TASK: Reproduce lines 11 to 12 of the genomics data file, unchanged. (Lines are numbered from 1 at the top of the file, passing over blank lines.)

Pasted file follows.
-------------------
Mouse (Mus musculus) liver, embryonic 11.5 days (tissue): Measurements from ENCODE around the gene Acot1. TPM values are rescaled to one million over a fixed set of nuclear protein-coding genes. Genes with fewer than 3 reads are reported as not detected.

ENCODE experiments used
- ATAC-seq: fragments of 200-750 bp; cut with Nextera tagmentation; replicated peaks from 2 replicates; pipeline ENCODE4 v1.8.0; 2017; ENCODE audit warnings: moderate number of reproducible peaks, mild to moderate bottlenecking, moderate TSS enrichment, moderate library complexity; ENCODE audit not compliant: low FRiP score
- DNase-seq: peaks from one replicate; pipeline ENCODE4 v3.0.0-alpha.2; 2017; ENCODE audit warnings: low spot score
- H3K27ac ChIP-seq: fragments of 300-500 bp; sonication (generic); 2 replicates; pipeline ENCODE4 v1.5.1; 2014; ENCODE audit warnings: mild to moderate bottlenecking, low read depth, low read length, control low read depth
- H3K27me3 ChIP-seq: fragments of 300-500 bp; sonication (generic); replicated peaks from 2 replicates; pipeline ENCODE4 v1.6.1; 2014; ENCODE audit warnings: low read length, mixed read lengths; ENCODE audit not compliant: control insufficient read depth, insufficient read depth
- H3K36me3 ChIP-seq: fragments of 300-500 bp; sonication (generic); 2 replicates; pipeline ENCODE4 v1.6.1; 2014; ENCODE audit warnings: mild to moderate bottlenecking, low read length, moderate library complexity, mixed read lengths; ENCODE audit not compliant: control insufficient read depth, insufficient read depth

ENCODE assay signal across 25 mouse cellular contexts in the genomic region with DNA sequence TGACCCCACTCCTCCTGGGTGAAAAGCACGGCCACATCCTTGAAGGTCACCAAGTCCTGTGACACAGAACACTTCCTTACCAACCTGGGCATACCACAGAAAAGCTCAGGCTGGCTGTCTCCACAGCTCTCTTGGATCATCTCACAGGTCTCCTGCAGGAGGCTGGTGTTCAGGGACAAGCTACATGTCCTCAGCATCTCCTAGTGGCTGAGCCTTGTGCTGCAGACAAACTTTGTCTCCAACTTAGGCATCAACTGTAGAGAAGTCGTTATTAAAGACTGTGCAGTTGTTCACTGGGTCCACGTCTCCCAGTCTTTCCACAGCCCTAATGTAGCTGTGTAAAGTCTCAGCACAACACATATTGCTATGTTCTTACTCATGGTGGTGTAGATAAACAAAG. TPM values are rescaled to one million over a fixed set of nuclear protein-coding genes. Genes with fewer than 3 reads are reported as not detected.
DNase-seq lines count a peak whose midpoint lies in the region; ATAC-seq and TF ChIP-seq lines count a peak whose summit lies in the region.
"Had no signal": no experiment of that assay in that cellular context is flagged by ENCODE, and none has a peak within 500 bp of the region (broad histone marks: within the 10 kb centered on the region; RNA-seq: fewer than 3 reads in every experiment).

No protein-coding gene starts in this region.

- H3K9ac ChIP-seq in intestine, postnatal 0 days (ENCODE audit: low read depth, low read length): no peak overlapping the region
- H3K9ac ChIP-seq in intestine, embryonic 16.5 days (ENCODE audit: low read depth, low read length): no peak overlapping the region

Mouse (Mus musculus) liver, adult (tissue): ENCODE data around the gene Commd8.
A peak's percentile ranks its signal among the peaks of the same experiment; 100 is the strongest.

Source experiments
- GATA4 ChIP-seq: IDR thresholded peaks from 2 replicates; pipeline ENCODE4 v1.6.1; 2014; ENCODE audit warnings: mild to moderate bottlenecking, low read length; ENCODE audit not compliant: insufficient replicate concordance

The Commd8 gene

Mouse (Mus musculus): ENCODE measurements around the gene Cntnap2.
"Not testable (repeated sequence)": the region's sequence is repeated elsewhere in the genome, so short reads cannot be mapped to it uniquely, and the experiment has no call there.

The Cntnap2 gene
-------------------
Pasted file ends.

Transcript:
No protein-coding gene starts in this region.

- H3K9ac ChIP-seq in intestine, postnatal 0 days (ENCODE audit: low read depth, low read length): no peak overlapping the region